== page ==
Getting Fresh in Spring: Murray Cod in the Upper Murrumbidgee River
4th November 2016
Speaker: Alan Couch
Location: 11:30 am to 12:30 pm in Building 12, Level B, Room 2
Site fidelity, spawning migration and larval dispersal are feature of Murray cod in lowland rivers. Lowland river studies indicate that adult Murray cod move significant distances upstream to spawn, with larvae then dispersing downstream. The extent and significance of this dispersal is likely to be different in upland river systems because of differing habitat profiles such as movement barriers, flows, and depth; but it has not been studied. Larval dispersal is notoriously difficult to measure, yet this life stage is at least as important to understand as adult movement if we wish to learn about dispersal, one of the fundamental questions in ecology.
Key research questions:
* When and where do Murray cod breed in the Murrumbidgee River? * How far do larvae disperse aka ‘drift’?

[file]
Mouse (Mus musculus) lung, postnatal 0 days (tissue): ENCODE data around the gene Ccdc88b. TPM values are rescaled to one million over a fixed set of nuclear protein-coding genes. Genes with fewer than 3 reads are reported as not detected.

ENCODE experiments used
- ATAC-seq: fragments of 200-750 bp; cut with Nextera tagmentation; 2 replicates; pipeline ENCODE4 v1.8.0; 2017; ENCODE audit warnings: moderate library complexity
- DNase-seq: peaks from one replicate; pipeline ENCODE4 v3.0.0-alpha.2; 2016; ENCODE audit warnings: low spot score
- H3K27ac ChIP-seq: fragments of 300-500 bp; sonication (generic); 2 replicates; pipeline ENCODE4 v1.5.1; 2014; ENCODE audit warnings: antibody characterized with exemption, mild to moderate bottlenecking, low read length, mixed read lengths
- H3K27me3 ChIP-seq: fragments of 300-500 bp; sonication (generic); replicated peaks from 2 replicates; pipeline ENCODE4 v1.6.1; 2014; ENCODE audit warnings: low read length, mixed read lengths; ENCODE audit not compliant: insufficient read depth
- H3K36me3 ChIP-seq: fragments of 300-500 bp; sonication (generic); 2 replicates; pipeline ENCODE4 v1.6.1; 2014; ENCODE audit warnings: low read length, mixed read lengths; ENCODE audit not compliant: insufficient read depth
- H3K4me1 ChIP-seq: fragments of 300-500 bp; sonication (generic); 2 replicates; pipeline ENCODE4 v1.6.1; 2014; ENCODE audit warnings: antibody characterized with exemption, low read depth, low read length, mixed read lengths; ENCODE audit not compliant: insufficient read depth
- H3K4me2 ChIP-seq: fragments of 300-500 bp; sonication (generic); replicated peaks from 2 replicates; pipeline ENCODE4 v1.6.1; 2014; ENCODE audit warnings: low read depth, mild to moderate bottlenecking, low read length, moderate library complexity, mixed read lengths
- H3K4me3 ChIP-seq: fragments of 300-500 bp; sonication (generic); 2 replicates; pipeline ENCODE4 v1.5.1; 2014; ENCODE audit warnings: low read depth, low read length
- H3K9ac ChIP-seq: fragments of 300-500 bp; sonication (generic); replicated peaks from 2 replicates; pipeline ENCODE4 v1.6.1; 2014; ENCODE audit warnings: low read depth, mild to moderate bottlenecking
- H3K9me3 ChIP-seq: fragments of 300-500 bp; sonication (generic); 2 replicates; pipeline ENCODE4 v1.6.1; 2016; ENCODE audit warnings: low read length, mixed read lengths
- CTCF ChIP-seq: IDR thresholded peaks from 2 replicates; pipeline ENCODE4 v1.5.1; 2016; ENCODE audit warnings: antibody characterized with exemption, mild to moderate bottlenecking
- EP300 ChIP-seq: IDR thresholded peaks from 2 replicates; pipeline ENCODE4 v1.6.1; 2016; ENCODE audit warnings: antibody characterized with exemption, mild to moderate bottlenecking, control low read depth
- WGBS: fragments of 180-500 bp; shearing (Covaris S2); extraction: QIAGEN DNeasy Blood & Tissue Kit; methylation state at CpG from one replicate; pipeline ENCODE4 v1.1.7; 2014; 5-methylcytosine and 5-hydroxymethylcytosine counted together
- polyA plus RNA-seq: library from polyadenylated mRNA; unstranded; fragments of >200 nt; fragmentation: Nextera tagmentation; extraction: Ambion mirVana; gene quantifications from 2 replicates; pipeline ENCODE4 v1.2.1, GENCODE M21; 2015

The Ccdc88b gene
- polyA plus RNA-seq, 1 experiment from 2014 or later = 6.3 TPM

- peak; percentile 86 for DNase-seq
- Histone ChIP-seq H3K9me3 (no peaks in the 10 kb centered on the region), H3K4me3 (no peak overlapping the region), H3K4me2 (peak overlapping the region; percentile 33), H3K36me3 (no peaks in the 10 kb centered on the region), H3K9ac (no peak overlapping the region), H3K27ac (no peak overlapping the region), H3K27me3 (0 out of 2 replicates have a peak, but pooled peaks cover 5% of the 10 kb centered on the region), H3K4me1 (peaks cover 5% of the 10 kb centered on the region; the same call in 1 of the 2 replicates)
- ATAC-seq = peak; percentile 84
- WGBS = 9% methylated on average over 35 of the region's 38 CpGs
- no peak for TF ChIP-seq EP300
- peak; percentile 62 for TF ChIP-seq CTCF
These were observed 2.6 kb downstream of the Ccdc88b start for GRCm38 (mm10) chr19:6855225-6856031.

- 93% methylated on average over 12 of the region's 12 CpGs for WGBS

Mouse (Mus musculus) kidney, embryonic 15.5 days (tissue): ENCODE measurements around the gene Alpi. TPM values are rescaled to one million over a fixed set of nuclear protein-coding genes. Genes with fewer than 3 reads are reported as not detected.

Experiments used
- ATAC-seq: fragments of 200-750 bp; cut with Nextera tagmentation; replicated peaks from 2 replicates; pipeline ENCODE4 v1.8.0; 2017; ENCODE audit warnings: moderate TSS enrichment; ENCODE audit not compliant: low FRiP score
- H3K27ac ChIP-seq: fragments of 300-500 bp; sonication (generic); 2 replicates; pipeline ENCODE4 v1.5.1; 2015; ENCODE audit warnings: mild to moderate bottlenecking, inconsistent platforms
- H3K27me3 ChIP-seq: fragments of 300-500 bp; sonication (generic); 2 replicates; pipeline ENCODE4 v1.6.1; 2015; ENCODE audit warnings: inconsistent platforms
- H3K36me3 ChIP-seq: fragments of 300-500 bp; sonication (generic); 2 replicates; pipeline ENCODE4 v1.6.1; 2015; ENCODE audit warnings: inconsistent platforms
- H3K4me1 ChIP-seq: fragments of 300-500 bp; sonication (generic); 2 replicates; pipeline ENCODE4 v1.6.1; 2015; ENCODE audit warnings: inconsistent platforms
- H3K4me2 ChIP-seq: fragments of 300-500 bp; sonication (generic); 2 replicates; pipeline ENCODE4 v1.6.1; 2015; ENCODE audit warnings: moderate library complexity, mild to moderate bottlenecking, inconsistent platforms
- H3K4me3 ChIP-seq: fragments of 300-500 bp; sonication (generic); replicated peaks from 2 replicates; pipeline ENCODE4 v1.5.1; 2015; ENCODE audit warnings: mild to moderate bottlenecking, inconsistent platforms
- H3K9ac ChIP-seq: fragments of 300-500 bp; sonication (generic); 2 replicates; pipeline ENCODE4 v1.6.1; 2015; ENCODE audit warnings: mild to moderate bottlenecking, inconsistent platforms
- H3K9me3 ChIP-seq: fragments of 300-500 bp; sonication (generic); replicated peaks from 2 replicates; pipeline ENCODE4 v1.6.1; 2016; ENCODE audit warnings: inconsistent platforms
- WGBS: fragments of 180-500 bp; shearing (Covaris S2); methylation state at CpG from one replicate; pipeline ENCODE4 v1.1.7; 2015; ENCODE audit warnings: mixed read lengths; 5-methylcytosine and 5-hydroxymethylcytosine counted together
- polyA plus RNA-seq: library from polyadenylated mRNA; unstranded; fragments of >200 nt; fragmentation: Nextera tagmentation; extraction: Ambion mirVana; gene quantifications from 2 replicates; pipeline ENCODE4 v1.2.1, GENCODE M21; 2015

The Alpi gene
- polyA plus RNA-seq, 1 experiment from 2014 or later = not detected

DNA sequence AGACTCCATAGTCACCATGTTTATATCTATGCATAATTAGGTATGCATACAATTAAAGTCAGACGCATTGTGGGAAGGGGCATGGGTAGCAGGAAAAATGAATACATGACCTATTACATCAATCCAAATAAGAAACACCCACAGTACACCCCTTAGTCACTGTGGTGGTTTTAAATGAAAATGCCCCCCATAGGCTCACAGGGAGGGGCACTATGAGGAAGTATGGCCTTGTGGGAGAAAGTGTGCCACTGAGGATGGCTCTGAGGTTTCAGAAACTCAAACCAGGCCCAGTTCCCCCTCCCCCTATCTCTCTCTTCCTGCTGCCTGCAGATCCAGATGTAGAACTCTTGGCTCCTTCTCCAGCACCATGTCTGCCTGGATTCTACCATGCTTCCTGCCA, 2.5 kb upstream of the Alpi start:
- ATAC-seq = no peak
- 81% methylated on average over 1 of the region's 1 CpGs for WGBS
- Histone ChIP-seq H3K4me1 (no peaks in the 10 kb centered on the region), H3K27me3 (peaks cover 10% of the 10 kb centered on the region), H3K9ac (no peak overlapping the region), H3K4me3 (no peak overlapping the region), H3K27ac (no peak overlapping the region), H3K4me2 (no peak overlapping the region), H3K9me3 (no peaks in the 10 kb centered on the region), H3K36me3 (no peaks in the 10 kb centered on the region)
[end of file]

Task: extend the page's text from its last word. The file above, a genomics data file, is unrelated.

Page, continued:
Other Research questions:
* Is there genetic structure at this spatial scale? * Does structure relate to putative barriers? * What genetic diversity is there? * Can we infer nest location?
Starting out studying sheep immunology, orf virus, and zoology, and following a four year stint as a science and computing teacher, Alan is now a retired public servant who wanted to do some biological science again. With a life-long interest in natural history generally, and fish in particular, he relished the opportunity to study aspects of life history of Australia’s famous Murray Cod within the IAE at UC with Mark Lintermans and Fiona Dyer. In line with his chaordic philosophy of life, his PhD journey has been a meander through some of the shiny aspects of this life history.